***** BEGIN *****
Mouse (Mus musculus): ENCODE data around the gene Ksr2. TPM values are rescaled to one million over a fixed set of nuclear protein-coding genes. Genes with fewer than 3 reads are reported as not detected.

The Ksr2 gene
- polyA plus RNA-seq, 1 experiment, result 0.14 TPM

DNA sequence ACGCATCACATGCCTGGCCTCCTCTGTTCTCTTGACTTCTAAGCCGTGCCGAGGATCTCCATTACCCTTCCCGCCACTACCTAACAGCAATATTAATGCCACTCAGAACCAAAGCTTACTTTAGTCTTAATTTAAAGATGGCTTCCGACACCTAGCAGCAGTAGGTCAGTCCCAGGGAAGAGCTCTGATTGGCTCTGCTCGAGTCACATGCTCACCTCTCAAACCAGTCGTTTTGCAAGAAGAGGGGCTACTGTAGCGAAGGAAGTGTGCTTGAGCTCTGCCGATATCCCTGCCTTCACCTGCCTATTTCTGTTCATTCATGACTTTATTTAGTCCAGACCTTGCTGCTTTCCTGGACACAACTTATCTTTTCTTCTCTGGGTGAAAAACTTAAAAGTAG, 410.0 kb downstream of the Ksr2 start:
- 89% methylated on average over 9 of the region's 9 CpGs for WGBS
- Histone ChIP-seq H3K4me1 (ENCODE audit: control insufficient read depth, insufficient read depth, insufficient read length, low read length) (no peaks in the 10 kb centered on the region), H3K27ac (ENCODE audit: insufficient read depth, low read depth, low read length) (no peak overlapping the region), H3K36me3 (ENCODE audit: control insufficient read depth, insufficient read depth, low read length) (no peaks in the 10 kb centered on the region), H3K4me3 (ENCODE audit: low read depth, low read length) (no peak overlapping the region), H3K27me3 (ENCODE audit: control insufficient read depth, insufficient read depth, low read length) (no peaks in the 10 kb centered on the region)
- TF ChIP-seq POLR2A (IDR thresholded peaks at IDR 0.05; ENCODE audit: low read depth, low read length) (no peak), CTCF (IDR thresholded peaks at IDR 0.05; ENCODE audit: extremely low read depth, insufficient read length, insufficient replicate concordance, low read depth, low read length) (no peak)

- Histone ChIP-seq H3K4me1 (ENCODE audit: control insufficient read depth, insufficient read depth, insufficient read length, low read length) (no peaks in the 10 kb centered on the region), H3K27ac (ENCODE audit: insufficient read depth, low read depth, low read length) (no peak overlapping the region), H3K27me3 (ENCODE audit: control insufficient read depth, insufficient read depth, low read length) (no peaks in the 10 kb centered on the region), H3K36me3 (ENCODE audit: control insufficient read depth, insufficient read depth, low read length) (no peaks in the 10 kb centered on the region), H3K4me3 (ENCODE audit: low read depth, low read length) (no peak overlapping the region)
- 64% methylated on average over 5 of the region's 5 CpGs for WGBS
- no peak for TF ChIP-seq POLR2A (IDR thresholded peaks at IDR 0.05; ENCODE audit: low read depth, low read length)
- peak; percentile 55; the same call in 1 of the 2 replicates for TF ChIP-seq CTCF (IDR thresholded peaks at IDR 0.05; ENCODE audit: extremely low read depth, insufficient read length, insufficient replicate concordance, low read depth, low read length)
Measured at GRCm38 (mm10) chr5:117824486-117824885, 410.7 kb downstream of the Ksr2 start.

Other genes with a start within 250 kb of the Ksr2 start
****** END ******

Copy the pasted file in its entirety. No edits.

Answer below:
Mouse (Mus musculus): ENCODE data around the gene Ksr2. TPM values are rescaled to one million over a fixed set of nuclear protein-coding genes. Genes with fewer than 3 reads are reported as not detected.

The Ksr2 gene
- polyA plus RNA-seq, 1 experiment, result 0.14 TPM

DNA sequence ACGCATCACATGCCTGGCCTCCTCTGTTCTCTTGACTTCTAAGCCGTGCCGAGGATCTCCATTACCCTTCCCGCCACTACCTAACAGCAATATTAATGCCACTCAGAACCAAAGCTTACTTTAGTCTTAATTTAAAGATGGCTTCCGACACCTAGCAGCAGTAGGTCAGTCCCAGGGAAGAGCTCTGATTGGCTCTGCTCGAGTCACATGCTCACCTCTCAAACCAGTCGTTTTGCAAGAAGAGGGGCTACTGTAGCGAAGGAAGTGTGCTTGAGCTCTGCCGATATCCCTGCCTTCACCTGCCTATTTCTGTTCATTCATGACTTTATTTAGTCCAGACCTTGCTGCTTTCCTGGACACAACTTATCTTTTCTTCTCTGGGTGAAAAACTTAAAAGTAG, 410.0 kb downstream of the Ksr2 start:
- 89% methylated on average over 9 of the region's 9 CpGs for WGBS
- Histone ChIP-seq H3K4me1 (ENCODE audit: control insufficient read depth, insufficient read depth, insufficient read length, low read length) (no peaks in the 10 kb centered on the region), H3K27ac (ENCODE audit: insufficient read depth, low read depth, low read length) (no peak overlapping the region), H3K36me3 (ENCODE audit: control insufficient read depth, insufficient read depth, low read length) (no peaks in the 10 kb centered on the region), H3K4me3 (ENCODE audit: low read depth, low read length) (no peak overlapping the region), H3K27me3 (ENCODE audit: control insufficient read depth, insufficient read depth, low read length) (no peaks in the 10 kb centered on the region)
- TF ChIP-seq POLR2A (IDR thresholded peaks at IDR 0.05; ENCODE audit: low read depth, low read length) (no peak), CTCF (IDR thresholded peaks at IDR 0.05; ENCODE audit: extremely low read depth, insufficient read length, insufficient replicate concordance, low read depth, low read length) (no peak)

- Histone ChIP-seq H3K4me1 (ENCODE audit: control insufficient read depth, insufficient read depth, insufficient read length, low read length) (no peaks in the 10 kb centered on the region), H3K27ac (ENCODE audit: insufficient read depth, low read depth, low read length) (no peak overlapping the region), H3K27me3 (ENCODE audit: control insufficient read depth, insufficient read depth, low read length) (no peaks in the 10 kb centered on the region), H3K36me3 (ENCODE audit: control insufficient read depth, insufficient read depth, low read length) (no peaks in the 10 kb centered on the region), H3K4me3 (ENCODE audit: low read depth, low read length) (no peak overlapping the region)
- 64% methylated on average over 5 of the region's 5 CpGs for WGBS
- no peak for TF ChIP-seq POLR2A (IDR thresholded peaks at IDR 0.05; ENCODE audit: low read depth, low read length)
- peak; percentile 55; the same call in 1 of the 2 replicates for TF ChIP-seq CTCF (IDR thresholded peaks at IDR 0.05; ENCODE audit: extremely low read depth, insufficient read length, insufficient replicate concordance, low read depth, low read length)
Measured at GRCm38 (mm10) chr5:117824486-117824885, 410.7 kb downstream of the Ksr2 start.

Other genes with a start within 250 kb of the Ksr2 start